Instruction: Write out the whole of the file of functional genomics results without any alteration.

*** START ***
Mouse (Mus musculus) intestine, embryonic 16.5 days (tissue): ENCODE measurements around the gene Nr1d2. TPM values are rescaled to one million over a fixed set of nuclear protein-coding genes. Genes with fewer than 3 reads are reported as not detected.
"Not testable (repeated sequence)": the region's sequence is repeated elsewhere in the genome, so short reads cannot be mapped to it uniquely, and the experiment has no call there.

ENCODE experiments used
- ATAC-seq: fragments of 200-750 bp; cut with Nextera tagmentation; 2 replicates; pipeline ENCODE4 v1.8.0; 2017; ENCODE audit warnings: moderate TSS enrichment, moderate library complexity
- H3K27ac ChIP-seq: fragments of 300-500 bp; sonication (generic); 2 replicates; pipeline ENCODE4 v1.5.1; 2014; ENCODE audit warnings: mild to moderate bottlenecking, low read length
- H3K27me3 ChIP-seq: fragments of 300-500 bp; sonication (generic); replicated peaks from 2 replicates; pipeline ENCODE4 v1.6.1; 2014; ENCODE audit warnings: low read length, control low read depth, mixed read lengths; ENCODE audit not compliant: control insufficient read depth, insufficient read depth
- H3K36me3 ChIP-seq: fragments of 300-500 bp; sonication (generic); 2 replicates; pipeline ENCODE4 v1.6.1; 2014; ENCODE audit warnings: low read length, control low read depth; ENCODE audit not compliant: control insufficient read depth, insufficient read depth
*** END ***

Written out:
Mouse (Mus musculus) intestine, embryonic 16.5 days (tissue): ENCODE measurements around the gene Nr1d2. TPM values are rescaled to one million over a fixed set of nuclear protein-coding genes. Genes with fewer than 3 reads are reported as not detected.
"Not testable (repeated sequence)": the region's sequence is repeated elsewhere in the genome, so short reads cannot be mapped to it uniquely, and the experiment has no call there.

ENCODE experiments used
- ATAC-seq: fragments of 200-750 bp; cut with Nextera tagmentation; 2 replicates; pipeline ENCODE4 v1.8.0; 2017; ENCODE audit warnings: moderate TSS enrichment, moderate library complexity
- H3K27ac ChIP-seq: fragments of 300-500 bp; sonication (generic); 2 replicates; pipeline ENCODE4 v1.5.1; 2014; ENCODE audit warnings: mild to moderate bottlenecking, low read length
- H3K27me3 ChIP-seq: fragments of 300-500 bp; sonication (generic); replicated peaks from 2 replicates; pipeline ENCODE4 v1.6.1; 2014; ENCODE audit warnings: low read length, control low read depth, mixed read lengths; ENCODE audit not compliant: control insufficient read depth, insufficient read depth
- H3K36me3 ChIP-seq: fragments of 300-500 bp; sonication (generic); 2 replicates; pipeline ENCODE4 v1.6.1; 2014; ENCODE audit warnings: low read length, control low read depth; ENCODE audit not compliant: control insufficient read depth, insufficient read depth